The second attempt went better. Then about 2 minutes into the installation, I was informed that Microsoft Security Essentials had to go. I knew in advance that this was coming after having read some articles, but I could see this taking a consumer by surprise. I chose to uninstall MSE and at the conclusion it told me it would have to reboot to finish. Fine, reboot. I was greeted by a Windows 7 login screen. WTF!? I tried not to panic, and thankfully, as soon as I logged in and saw my old familiar desktop, Windows 8 popped back up offering me the chance to continue with the install. I could sure imagine a typical user being freaked out though when they see the Windows 7 login screen.

It was very late by this point, so I left my computer in the capable hands of the installation routine and went to bed. That’s right; I let the installation continue unattended. I woke up around 1am and went to see how things were proceeding and just as I had expected, I was greeted with the scheme colour choice screen. After that it was just a few minutes of configuration option selections and I was staring at the oft maligned Windows 8 Start Screen. I went to the desktop and all of my program icons were there along with my beautiful desktop background wallpaper.

I decided that before going back to sleep, I would at least make sure that Windows Defender (the now default anti-virus and anti-malware software built-in to Windows) was up-to-date and functioning. I opened the program and noticed that the virus definitions were dated June 2013, two months out of date. I ran the update (2 times unsuccessfully because of background indexing and updating tasks using up all of my disk, network and CPU power) and then charged Defender with doing a full scan of my files. Then I went to bed.

Microsoft still has a lot to learn in the development of new operating systems for the masses. First of all, a typical user is not going to know why they’re seeing “Windows 8 cannot install on this computer. There is not enough space on the system partition.” Nor are they going to know what to do about it. Windows 8 should have been designed to detect that a too-small system partition exists and offer the user to grow it to sufficient size (a potentially long and risky process) or just forego the system partition and put everything on the C: drive. Even Linux distributions are savvier than Windows 8 when it comes to partition management during installation.

Second, if it’s necessary to uninstall MSE during the Windows 8 installation, just do it. Inform the user, let them acknowledge the process, and do the rest silently in the background instead of giving them a heart attack by teasing them with a Windows 7 login screen after the uninstall reboot.

Third, as soon as the installation is finished and the user is staring at the new start screen, Windows Defender should be updating itself. Automatically. Before anything else. Then it should run a full scan. Automatically. Because all while the Windows 8 install was happening, there was technically nothing protecting the PC. Especially after MSE was uninstalled.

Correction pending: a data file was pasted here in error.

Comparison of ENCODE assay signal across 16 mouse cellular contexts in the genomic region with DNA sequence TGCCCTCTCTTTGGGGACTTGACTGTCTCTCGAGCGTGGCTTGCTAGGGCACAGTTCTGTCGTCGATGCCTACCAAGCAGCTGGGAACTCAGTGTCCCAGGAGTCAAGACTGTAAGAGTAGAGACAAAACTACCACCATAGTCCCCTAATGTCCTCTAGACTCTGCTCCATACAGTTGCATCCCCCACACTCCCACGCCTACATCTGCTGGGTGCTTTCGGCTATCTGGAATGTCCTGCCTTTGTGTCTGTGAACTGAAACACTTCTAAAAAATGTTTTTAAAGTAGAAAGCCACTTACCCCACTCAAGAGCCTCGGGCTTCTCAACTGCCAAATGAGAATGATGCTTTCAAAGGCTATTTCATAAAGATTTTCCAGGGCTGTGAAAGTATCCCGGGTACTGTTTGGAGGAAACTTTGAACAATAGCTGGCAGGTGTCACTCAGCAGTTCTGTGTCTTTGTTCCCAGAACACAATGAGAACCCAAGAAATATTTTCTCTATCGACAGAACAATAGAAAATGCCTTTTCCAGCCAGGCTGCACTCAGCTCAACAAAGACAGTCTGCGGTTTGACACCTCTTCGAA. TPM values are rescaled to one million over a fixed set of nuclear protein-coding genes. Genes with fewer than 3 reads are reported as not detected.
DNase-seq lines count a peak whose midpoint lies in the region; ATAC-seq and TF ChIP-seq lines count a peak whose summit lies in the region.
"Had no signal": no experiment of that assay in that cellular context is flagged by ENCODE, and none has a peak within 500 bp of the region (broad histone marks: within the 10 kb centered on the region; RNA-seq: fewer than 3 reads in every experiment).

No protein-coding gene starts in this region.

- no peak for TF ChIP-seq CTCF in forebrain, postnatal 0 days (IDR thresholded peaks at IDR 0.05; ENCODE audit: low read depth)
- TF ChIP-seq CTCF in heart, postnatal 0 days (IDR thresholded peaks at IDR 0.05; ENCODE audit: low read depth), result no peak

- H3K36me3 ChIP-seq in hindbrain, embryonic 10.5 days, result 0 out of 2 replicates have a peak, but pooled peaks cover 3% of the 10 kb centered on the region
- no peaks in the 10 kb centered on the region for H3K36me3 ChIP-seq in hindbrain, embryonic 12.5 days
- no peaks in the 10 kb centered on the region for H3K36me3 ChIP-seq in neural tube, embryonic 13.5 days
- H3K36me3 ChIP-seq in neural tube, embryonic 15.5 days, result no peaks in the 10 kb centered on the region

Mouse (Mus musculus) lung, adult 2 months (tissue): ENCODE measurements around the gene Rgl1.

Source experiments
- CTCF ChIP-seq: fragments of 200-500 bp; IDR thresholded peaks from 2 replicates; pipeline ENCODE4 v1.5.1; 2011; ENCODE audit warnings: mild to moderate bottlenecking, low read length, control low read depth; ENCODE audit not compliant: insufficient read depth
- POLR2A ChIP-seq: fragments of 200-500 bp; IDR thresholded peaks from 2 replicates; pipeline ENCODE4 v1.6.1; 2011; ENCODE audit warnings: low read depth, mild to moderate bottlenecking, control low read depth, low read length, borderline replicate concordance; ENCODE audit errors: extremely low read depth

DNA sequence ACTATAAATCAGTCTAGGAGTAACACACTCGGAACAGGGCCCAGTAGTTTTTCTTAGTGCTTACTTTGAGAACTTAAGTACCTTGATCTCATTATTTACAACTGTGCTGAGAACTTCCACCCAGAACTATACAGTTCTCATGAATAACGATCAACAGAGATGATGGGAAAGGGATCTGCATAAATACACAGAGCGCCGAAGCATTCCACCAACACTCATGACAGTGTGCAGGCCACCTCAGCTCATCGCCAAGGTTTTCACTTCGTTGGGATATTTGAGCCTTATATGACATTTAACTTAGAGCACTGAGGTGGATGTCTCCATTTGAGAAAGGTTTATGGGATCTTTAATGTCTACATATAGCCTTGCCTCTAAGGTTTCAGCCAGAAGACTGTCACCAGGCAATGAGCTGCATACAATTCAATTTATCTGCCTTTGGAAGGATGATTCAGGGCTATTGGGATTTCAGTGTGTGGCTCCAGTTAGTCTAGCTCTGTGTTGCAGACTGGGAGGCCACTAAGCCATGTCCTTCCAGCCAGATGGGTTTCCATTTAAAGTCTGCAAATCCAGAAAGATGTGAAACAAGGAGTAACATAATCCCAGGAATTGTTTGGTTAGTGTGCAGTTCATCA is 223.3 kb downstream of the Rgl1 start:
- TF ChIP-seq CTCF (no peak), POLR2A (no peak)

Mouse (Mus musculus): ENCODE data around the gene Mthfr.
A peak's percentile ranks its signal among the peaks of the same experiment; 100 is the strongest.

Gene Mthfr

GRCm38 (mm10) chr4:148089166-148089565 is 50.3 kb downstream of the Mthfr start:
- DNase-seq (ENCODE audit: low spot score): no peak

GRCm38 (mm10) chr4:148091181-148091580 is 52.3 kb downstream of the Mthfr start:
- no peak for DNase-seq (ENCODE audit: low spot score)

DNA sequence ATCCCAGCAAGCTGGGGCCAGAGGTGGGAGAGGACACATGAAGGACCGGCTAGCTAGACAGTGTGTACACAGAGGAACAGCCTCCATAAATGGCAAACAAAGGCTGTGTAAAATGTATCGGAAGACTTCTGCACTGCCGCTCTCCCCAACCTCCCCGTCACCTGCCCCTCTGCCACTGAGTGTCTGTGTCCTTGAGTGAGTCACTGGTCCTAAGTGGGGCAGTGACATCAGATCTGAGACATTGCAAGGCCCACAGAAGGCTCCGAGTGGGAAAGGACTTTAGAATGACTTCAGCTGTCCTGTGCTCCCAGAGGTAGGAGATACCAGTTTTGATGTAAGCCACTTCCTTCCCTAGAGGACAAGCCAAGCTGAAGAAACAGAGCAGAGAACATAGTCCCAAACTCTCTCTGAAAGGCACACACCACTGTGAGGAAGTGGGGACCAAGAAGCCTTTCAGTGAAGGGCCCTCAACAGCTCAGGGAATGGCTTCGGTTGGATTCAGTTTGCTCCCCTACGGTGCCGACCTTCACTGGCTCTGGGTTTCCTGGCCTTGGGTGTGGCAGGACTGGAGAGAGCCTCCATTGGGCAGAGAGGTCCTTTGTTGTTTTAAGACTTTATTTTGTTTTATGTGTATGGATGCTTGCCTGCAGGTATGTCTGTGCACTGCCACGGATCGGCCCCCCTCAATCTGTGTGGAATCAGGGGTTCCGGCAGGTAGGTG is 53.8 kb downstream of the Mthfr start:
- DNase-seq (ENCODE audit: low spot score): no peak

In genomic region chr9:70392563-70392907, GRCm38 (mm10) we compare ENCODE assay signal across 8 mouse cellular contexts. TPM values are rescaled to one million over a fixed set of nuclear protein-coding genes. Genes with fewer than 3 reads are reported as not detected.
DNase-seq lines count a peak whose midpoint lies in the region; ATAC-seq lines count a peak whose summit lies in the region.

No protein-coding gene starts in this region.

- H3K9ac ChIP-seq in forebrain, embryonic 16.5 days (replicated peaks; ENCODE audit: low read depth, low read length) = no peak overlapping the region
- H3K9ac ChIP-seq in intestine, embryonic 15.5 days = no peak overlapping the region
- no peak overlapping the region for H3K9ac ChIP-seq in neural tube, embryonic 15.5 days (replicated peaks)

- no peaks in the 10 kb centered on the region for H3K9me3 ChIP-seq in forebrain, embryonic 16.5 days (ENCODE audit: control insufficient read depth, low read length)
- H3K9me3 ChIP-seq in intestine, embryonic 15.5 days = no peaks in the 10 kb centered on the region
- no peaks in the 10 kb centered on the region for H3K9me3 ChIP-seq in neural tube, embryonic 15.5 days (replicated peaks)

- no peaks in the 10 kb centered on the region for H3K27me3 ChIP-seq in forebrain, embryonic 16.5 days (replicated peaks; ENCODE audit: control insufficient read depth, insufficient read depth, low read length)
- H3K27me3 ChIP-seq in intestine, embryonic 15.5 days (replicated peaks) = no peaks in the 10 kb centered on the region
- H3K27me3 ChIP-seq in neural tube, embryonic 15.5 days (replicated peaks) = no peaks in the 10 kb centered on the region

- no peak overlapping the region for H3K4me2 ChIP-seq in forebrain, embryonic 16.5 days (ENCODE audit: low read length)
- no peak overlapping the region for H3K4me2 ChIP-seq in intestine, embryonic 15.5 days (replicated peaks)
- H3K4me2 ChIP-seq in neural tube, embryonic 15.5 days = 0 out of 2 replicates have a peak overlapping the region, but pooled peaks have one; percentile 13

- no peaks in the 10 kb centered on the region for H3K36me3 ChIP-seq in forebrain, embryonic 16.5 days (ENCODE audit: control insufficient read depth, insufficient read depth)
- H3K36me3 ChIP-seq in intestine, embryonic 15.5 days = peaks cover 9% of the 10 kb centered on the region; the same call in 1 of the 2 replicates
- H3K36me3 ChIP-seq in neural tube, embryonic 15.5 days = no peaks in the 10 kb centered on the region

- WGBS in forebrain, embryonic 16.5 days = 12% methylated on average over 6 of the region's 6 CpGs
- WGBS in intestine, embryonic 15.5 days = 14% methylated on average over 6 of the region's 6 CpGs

That's no moon.....

This is supposed to be what Jupiter would look like if it were where the moon is.

I try to imagine what the tides would be like if our moon were that big. More like we would be the moon. Can you say earthquakes?


Tuesday, August 13, 2013

Thieving bastards.....

"Back in 2012, the major US banks settled a federal mortgage-fraud lawsuit for $95,000,000. The suit was filed by Lynn Szymoniak, a white-collar fraud specialist, whose own house had been fraudulently foreclosed. When the feds settled with the banks, the evidence detailing the scope of their fraud was sealed, but as of last week, those docs are unsealed, and Szymoniak is shouting them from the hills. The banks precipitated the sub-prime crash by "securitizing" mortgages -- turning mortgages into bonds that could be sold to people looking for investment income -- and the securitization process involved transferring title for homes several times over. This title-transfer has a formal legal procedure, and in the absence of that procedure, no sale had taken place. See where this is going?

The banks screwed up the title transfers. A lot. They sold bonds backed by houses they didn't own. When it came time to foreclose on those homes, they realized that they didn't actually own them, and so they committed felony after felony, forging the necessary documentation. They stole houses, by the neighborhood-load, and got away with it. The settlement sounded like a big deal, back when the evidence was sealed. Now that Szymoniak's gotten it into the public eye, it's clear that it was a tiny slap on the wrist: the banks stole trillions of dollars' worth of houses from you and people like you, paid less than one percent in fines, and got to keep the homes."

From BoingBoing.

Rent Seekers